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Food insecurity and mental health: new answers and remaining questions
  1. Miriam Evensen
  1. Centre for Disease Burden/ Department of Health and Inequality, Norwegian Institute of Public Health, Oslo 0213, Norway
  1. Correspondence to Dr Miriam Evensen, Norwegian Institute of Public Health, Oslo 0213, Norway; Miriam.Evensen{at}

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Food insecurity—the economic and social condition of limited or uncertain access to adequate food—is high on the agenda.1 In Europe, estimates from Eurostat in 2020 show that 7% of households with children are food insecure.2 There is a worry that the corresponding figures for 2021 may be even higher as the COVID-19 pandemic has led to increased unemployment and economic uncertainty, processes that likely exacerbate food insecurity.3 4 The fact that so many children experience insecure access to food is important in its own right, but food insecurity is also associated with long-term adverse outcomes related to, for example, education and nutrition.5 6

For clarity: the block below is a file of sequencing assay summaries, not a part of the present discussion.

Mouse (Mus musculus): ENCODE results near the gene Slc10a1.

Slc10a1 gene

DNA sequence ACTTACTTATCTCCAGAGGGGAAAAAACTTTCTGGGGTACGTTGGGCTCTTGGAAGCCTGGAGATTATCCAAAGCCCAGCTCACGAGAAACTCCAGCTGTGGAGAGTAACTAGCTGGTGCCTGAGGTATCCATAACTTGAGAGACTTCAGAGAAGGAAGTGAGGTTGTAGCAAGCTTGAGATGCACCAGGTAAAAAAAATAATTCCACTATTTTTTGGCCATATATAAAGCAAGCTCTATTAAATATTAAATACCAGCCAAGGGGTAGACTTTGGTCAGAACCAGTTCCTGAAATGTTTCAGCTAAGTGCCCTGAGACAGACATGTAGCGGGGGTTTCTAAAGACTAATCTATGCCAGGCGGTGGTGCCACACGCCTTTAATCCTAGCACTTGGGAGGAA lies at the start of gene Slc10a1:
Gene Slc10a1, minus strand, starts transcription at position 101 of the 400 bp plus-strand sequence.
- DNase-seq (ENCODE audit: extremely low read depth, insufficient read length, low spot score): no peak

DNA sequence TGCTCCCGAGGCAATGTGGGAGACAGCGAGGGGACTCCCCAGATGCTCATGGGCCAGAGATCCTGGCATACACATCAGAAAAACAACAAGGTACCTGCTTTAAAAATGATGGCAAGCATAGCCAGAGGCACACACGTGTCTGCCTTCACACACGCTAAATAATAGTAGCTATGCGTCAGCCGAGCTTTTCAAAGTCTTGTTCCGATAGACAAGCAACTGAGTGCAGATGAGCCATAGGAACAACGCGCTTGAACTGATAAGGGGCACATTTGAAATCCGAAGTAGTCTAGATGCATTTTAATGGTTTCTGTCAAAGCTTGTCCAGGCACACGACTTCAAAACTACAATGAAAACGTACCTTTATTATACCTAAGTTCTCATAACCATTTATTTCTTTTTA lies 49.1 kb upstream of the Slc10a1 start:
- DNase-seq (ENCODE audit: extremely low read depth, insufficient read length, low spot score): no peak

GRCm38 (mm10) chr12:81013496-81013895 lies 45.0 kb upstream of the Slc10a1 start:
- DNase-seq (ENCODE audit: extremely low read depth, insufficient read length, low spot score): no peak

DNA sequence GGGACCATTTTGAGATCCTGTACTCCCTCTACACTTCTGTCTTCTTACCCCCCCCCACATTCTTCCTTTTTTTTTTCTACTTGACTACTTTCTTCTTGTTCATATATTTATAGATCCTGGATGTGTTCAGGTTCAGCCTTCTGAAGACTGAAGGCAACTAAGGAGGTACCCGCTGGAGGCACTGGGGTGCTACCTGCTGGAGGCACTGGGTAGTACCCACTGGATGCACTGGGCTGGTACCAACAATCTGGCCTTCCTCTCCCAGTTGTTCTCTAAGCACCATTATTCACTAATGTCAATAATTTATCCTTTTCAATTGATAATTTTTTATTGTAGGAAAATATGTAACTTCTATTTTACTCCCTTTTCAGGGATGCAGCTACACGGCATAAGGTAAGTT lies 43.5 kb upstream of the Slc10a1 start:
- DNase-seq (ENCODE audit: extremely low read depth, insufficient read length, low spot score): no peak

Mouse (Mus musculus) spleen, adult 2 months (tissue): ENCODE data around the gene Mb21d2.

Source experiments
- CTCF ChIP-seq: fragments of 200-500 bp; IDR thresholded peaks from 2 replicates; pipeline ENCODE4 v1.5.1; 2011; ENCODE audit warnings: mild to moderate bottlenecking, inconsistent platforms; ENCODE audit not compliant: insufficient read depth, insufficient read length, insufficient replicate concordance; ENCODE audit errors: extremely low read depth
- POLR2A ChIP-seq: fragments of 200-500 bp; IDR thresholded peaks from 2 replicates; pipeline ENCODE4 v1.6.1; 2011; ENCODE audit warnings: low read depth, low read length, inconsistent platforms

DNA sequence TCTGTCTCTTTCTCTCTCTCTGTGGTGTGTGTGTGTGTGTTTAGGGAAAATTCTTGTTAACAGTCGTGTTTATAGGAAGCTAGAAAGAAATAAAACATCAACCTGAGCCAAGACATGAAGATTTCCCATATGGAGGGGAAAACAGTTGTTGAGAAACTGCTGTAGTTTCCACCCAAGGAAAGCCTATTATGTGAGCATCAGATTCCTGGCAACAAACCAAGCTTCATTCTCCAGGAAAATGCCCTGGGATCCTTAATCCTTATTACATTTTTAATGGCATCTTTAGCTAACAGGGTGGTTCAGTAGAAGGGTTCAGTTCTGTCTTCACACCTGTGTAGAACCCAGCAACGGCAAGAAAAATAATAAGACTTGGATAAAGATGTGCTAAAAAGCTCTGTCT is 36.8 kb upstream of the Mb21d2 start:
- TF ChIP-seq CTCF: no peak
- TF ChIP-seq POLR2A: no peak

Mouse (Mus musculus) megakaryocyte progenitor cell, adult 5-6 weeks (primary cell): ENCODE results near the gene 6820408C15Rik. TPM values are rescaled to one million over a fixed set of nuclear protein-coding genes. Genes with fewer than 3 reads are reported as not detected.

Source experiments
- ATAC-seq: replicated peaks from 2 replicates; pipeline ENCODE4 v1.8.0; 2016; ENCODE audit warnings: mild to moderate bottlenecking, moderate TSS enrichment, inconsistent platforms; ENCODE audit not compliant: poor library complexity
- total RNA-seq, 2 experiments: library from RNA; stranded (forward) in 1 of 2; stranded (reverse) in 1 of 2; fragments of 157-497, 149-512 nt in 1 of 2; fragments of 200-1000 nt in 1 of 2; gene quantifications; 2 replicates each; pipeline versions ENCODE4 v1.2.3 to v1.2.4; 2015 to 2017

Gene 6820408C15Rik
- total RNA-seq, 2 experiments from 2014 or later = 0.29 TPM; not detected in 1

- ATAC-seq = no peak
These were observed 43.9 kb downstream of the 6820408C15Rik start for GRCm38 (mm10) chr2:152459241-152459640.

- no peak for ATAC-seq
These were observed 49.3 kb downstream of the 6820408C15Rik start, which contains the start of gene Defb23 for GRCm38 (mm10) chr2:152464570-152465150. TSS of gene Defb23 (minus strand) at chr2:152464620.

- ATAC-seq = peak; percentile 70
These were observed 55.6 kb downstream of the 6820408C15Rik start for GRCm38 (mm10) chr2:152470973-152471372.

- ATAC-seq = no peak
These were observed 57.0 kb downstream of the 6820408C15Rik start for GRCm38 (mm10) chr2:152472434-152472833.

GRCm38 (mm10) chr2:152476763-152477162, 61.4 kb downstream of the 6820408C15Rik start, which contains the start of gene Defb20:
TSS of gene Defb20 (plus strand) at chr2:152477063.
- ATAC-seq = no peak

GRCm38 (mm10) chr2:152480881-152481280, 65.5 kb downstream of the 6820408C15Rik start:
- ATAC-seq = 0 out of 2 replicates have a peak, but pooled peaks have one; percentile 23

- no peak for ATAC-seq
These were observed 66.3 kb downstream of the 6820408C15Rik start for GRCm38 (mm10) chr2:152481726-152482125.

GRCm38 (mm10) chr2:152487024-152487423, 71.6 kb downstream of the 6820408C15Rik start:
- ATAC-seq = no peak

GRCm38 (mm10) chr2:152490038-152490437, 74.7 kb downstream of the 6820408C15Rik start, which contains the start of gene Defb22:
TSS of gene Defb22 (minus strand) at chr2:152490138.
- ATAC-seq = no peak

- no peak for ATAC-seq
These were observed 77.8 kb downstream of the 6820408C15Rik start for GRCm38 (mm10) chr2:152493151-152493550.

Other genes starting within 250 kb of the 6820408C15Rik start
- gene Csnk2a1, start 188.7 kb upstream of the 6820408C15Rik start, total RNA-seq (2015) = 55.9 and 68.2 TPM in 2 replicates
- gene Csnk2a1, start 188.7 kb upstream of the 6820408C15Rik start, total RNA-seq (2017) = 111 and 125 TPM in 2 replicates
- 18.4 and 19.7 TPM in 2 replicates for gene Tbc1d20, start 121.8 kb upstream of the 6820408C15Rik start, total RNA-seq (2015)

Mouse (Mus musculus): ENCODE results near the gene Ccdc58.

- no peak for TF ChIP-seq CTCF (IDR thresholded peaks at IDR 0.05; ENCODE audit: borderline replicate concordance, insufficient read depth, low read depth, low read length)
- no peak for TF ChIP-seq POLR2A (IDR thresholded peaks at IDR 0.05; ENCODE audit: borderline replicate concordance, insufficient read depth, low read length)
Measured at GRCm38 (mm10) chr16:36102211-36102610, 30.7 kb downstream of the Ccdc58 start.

In a timely new study, Men et al 7 examine the association between food insecurity and mental health problems among children and young adults. Using large-scale Canadian survey data on more than 55 000 individuals, they document that food insecurity is associated with worse mental health, and …

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  • Contributors ME is the sole author of the article.

  • Funding The authors have not declared a specific grant for this research from any funding agency in the public, commercial or not-for-profit sectors.

  • Competing interests None declared.

  • Provenance and peer review Commissioned; internally peer reviewed.

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